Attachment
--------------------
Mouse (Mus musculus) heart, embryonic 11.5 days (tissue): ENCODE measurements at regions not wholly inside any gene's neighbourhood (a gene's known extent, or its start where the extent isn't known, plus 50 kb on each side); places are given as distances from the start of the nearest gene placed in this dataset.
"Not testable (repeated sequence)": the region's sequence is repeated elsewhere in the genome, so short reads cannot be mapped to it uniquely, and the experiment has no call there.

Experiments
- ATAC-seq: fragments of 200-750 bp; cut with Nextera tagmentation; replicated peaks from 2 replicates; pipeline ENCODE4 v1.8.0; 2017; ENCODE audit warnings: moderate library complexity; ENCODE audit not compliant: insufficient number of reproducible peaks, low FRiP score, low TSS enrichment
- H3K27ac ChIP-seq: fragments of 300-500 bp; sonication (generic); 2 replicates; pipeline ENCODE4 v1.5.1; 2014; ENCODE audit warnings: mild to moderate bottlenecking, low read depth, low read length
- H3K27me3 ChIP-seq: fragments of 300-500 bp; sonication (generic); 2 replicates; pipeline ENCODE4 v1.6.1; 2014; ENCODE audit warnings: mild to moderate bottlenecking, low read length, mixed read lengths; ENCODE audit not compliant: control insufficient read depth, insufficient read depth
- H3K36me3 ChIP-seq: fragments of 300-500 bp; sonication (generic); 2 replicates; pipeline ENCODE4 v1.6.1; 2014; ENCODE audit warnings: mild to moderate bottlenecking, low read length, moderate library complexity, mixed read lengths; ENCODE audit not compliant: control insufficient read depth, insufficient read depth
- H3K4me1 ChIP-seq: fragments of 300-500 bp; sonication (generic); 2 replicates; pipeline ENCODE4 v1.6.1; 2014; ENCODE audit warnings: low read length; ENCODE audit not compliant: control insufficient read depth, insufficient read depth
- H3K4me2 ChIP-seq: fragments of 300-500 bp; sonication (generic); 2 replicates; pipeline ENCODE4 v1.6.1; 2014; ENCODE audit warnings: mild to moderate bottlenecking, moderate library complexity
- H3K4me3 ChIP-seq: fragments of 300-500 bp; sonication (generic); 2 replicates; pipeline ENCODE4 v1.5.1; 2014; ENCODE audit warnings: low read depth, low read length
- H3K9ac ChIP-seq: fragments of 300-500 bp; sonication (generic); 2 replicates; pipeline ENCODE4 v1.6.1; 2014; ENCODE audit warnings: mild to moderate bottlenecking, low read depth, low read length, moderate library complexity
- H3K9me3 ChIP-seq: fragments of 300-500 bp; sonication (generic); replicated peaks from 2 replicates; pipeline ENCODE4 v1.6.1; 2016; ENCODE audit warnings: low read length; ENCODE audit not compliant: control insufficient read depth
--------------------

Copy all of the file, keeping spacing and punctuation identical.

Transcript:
Mouse (Mus musculus) heart, embryonic 11.5 days (tissue): ENCODE measurements at regions not wholly inside any gene's neighbourhood (a gene's known extent, or its start where the extent isn't known, plus 50 kb on each side); places are given as distances from the start of the nearest gene placed in this dataset.
"Not testable (repeated sequence)": the region's sequence is repeated elsewhere in the genome, so short reads cannot be mapped to it uniquely, and the experiment has no call there.

Experiments
- ATAC-seq: fragments of 200-750 bp; cut with Nextera tagmentation; replicated peaks from 2 replicates; pipeline ENCODE4 v1.8.0; 2017; ENCODE audit warnings: moderate library complexity; ENCODE audit not compliant: insufficient number of reproducible peaks, low FRiP score, low TSS enrichment
- H3K27ac ChIP-seq: fragments of 300-500 bp; sonication (generic); 2 replicates; pipeline ENCODE4 v1.5.1; 2014; ENCODE audit warnings: mild to moderate bottlenecking, low read depth, low read length
- H3K27me3 ChIP-seq: fragments of 300-500 bp; sonication (generic); 2 replicates; pipeline ENCODE4 v1.6.1; 2014; ENCODE audit warnings: mild to moderate bottlenecking, low read length, mixed read lengths; ENCODE audit not compliant: control insufficient read depth, insufficient read depth
- H3K36me3 ChIP-seq: fragments of 300-500 bp; sonication (generic); 2 replicates; pipeline ENCODE4 v1.6.1; 2014; ENCODE audit warnings: mild to moderate bottlenecking, low read length, moderate library complexity, mixed read lengths; ENCODE audit not compliant: control insufficient read depth, insufficient read depth
- H3K4me1 ChIP-seq: fragments of 300-500 bp; sonication (generic); 2 replicates; pipeline ENCODE4 v1.6.1; 2014; ENCODE audit warnings: low read length; ENCODE audit not compliant: control insufficient read depth, insufficient read depth
- H3K4me2 ChIP-seq: fragments of 300-500 bp; sonication (generic); 2 replicates; pipeline ENCODE4 v1.6.1; 2014; ENCODE audit warnings: mild to moderate bottlenecking, moderate library complexity
- H3K4me3 ChIP-seq: fragments of 300-500 bp; sonication (generic); 2 replicates; pipeline ENCODE4 v1.5.1; 2014; ENCODE audit warnings: low read depth, low read length
- H3K9ac ChIP-seq: fragments of 300-500 bp; sonication (generic); 2 replicates; pipeline ENCODE4 v1.6.1; 2014; ENCODE audit warnings: mild to moderate bottlenecking, low read depth, low read length, moderate library complexity
- H3K9me3 ChIP-seq: fragments of 300-500 bp; sonication (generic); replicated peaks from 2 replicates; pipeline ENCODE4 v1.6.1; 2016; ENCODE audit warnings: low read length; ENCODE audit not compliant: control insufficient read depth